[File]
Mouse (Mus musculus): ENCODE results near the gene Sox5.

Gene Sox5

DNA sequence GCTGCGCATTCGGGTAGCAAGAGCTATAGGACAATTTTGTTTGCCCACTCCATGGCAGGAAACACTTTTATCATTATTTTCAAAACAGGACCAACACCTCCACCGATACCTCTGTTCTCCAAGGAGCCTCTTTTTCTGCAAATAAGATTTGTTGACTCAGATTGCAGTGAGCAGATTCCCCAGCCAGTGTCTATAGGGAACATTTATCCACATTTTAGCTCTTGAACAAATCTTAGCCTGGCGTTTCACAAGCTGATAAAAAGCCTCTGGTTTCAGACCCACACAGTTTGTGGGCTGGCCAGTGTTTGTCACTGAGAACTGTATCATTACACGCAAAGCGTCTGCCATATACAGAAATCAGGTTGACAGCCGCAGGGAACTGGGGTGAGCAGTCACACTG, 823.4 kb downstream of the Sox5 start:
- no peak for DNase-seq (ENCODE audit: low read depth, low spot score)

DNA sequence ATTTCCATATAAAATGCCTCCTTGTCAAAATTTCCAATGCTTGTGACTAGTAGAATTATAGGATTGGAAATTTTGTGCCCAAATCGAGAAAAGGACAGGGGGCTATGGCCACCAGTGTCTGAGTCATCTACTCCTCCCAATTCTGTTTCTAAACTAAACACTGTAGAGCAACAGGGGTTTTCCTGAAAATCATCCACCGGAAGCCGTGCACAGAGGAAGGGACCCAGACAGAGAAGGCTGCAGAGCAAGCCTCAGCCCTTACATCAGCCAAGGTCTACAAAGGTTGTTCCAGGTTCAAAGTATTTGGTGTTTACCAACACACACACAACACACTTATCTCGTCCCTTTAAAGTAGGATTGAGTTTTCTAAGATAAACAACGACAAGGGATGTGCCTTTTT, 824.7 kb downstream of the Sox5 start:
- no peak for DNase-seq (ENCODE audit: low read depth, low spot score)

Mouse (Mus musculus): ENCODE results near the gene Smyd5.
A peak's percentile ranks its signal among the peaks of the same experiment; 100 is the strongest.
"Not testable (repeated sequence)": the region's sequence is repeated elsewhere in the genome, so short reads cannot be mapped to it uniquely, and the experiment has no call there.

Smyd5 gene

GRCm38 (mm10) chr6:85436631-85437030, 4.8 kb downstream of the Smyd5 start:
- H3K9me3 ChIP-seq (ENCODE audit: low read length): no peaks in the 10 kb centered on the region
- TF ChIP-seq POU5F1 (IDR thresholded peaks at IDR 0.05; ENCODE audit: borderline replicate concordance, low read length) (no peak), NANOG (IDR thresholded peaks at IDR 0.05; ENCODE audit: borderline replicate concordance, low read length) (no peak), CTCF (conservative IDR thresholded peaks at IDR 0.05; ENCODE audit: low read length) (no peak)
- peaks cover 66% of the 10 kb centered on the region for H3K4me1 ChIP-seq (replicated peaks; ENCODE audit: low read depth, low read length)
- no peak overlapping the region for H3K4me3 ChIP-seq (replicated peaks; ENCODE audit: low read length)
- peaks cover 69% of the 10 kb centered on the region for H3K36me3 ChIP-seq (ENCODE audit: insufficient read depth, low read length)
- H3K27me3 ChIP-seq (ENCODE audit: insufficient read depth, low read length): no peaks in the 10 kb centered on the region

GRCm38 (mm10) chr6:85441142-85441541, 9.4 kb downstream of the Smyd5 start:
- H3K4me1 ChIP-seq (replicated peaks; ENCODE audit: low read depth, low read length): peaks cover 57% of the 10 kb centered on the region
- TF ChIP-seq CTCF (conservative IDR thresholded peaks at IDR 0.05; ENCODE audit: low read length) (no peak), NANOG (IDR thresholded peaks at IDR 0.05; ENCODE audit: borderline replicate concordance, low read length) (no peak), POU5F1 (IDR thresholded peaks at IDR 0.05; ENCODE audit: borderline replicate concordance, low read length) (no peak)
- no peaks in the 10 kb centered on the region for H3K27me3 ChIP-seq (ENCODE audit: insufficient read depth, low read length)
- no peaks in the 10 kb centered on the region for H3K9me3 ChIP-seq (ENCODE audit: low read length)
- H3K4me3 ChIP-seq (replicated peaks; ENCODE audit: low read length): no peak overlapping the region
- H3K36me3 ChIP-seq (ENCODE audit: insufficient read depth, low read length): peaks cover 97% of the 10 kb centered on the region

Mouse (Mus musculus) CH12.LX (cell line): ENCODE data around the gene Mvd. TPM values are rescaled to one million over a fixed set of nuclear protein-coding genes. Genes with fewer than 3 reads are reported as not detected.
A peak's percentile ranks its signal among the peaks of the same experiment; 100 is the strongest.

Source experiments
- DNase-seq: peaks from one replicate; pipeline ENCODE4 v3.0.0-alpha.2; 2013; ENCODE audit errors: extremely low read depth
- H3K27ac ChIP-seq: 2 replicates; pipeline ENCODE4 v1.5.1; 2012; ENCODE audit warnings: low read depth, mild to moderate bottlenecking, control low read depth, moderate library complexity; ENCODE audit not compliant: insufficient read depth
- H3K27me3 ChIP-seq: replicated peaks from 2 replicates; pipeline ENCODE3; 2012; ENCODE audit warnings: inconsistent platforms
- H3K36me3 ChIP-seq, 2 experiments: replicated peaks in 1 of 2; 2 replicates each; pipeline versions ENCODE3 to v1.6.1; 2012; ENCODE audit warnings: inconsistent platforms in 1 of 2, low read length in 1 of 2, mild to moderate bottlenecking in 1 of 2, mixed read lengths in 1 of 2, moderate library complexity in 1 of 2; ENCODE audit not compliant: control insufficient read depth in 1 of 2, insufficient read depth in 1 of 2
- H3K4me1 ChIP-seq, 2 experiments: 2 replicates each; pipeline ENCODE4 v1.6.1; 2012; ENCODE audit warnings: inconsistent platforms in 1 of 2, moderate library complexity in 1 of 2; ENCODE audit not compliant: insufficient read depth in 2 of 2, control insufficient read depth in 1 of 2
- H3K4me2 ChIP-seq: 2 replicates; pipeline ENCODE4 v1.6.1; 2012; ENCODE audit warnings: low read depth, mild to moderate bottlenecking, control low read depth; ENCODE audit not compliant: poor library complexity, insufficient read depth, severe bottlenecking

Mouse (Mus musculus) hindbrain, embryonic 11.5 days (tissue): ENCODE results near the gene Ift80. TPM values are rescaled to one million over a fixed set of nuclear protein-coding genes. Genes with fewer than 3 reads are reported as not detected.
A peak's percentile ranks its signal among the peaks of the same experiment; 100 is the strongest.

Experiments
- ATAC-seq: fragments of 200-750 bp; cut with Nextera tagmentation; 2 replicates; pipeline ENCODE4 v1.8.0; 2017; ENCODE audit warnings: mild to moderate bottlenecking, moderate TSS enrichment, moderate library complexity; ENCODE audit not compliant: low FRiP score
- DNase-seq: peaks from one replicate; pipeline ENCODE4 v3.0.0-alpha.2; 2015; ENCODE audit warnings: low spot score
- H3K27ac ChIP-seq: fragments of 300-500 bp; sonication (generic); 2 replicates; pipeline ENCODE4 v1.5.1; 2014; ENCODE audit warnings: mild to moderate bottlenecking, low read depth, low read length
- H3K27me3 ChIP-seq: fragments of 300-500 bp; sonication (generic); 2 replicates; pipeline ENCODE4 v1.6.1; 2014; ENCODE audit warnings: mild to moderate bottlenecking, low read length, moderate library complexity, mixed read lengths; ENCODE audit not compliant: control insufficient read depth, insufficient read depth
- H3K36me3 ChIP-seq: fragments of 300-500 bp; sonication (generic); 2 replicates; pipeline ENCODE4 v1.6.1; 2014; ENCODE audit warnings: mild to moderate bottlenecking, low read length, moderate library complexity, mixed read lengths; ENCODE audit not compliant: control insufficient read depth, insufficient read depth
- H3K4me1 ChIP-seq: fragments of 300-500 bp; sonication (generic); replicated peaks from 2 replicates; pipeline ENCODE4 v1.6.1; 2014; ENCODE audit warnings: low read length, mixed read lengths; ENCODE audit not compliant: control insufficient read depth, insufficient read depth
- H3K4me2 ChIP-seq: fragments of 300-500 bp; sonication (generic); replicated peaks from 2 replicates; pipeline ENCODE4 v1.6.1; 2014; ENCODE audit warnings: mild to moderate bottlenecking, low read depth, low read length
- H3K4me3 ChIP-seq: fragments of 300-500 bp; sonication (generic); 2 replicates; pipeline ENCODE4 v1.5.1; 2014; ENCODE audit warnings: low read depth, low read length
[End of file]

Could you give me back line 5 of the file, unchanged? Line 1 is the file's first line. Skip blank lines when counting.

DNA sequence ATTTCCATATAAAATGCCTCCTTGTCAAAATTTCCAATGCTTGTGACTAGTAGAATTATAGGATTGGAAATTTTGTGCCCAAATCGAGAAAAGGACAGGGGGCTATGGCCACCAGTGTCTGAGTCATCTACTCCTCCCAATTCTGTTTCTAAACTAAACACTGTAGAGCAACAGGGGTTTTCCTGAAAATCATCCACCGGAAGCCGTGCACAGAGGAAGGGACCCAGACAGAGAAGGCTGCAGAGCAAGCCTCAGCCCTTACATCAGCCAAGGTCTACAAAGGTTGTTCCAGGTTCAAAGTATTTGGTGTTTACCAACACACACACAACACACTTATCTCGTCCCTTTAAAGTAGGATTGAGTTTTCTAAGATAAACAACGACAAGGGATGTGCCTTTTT, 824.7 kb downstream of the Sox5 start: